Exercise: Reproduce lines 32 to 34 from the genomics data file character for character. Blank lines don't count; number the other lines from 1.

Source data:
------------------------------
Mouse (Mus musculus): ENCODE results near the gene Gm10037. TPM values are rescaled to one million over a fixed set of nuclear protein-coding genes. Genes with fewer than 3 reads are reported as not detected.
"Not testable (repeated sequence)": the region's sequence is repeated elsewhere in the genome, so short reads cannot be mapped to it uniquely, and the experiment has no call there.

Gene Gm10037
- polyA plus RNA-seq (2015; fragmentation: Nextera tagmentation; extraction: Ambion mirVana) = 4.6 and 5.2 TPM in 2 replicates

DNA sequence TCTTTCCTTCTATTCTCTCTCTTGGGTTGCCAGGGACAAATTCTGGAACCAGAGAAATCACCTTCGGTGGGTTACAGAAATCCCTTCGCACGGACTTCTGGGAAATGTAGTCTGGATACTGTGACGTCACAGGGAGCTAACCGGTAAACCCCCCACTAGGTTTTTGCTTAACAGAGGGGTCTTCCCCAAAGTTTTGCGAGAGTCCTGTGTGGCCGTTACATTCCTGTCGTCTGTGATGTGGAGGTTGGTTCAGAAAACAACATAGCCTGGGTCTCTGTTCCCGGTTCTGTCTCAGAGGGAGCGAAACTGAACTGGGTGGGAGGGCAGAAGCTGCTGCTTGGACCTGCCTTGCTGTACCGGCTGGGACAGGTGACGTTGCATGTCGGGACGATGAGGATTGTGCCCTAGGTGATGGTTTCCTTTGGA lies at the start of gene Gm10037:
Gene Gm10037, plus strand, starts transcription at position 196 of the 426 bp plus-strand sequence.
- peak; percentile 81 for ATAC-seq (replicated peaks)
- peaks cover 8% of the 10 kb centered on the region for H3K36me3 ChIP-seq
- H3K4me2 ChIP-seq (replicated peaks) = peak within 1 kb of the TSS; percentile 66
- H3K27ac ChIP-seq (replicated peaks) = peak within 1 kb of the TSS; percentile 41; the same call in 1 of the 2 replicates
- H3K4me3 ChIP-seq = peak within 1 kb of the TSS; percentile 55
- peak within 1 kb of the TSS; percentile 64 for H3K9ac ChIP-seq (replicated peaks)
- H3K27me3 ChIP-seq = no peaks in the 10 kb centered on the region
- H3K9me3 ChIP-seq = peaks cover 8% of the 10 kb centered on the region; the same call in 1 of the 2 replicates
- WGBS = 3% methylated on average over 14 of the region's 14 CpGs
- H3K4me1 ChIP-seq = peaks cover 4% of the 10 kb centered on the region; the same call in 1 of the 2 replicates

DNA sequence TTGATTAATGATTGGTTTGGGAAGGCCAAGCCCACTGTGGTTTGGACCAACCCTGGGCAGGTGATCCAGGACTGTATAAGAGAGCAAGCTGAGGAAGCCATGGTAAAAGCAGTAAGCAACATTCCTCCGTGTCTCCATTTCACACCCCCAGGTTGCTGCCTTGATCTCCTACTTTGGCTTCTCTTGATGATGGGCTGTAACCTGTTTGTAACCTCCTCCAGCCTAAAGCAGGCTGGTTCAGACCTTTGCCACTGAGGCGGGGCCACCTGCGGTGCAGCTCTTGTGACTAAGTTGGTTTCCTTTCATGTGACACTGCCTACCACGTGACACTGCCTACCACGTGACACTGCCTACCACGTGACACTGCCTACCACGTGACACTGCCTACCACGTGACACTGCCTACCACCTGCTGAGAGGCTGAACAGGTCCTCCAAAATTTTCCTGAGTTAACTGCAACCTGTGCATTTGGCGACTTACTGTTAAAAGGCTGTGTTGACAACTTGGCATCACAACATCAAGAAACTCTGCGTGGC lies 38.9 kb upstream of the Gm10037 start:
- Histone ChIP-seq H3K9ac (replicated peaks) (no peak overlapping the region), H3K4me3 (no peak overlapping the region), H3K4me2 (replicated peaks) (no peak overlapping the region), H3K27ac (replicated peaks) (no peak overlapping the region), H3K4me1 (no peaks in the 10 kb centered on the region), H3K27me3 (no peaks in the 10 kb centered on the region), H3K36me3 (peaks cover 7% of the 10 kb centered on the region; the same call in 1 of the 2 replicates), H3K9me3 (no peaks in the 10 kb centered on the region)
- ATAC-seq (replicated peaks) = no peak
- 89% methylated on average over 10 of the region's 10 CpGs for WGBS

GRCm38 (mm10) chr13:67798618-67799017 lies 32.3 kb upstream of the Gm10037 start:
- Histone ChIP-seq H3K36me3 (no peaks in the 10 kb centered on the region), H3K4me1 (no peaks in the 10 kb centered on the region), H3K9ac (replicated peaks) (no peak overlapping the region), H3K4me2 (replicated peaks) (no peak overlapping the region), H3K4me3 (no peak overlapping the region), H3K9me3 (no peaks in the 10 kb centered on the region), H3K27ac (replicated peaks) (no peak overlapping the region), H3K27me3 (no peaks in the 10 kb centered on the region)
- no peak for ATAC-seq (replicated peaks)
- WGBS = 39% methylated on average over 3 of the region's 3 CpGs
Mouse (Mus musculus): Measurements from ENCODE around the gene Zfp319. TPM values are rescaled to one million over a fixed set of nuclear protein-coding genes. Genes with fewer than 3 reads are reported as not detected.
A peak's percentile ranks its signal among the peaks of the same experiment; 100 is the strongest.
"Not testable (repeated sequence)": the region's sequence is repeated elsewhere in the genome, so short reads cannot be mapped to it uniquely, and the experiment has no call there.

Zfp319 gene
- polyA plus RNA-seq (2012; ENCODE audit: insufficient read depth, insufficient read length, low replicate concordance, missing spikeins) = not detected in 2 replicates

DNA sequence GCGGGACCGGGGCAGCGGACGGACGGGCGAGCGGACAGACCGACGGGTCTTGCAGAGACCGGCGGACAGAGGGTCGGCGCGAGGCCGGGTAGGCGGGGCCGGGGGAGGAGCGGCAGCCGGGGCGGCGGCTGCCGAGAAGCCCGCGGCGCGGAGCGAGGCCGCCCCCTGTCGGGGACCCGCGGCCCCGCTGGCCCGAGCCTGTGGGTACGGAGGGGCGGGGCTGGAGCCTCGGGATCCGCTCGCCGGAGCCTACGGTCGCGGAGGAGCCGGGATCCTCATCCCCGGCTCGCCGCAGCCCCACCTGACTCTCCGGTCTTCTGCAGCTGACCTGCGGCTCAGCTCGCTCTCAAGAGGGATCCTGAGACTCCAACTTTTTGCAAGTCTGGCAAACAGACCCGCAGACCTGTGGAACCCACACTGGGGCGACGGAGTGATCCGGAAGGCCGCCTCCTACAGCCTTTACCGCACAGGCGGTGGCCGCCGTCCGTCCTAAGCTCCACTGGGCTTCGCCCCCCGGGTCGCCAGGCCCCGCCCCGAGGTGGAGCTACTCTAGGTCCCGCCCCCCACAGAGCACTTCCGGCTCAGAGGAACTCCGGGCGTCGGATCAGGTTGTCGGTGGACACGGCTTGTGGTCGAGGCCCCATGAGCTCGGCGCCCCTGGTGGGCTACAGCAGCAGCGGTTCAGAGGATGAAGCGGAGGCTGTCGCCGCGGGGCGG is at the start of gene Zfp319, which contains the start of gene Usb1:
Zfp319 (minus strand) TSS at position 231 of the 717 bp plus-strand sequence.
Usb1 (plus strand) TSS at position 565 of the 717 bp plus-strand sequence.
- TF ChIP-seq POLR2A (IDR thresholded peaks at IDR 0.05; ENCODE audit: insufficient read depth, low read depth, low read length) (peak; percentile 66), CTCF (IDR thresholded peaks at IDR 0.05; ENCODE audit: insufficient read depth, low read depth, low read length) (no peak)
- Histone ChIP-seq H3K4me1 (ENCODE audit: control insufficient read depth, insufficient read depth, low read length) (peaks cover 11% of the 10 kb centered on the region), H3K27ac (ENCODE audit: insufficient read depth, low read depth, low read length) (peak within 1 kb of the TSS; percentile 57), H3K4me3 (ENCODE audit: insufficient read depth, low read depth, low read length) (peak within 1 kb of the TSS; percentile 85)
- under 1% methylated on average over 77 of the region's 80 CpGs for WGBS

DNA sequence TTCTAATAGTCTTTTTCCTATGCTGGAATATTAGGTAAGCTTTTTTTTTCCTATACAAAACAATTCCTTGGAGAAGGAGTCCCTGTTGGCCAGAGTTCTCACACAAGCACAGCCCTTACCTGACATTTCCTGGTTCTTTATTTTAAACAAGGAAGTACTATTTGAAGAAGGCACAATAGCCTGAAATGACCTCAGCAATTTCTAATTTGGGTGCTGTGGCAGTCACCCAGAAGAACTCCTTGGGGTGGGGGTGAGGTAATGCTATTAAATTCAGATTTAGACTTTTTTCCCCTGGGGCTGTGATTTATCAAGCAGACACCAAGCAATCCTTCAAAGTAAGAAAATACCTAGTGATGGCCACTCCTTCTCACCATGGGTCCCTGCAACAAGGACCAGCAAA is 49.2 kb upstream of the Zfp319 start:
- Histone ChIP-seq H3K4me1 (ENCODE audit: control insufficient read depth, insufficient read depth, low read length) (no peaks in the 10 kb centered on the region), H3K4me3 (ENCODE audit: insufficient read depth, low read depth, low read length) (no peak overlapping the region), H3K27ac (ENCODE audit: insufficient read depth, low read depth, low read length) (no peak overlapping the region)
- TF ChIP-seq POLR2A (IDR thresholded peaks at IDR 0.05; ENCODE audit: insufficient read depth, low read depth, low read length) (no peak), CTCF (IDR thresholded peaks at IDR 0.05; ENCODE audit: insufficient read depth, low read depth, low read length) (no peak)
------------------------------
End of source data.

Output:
Usb1 (plus strand) TSS at position 565 of the 717 bp plus-strand sequence.
- TF ChIP-seq POLR2A (IDR thresholded peaks at IDR 0.05; ENCODE audit: insufficient read depth, low read depth, low read length) (peak; percentile 66), CTCF (IDR thresholded peaks at IDR 0.05; ENCODE audit: insufficient read depth, low read depth, low read length) (no peak)
- Histone ChIP-seq H3K4me1 (ENCODE audit: control insufficient read depth, insufficient read depth, low read length) (peaks cover 11% of the 10 kb centered on the region), H3K27ac (ENCODE audit: insufficient read depth, low read depth, low read length) (peak within 1 kb of the TSS; percentile 57), H3K4me3 (ENCODE audit: insufficient read depth, low read depth, low read length) (peak within 1 kb of the TSS; percentile 85)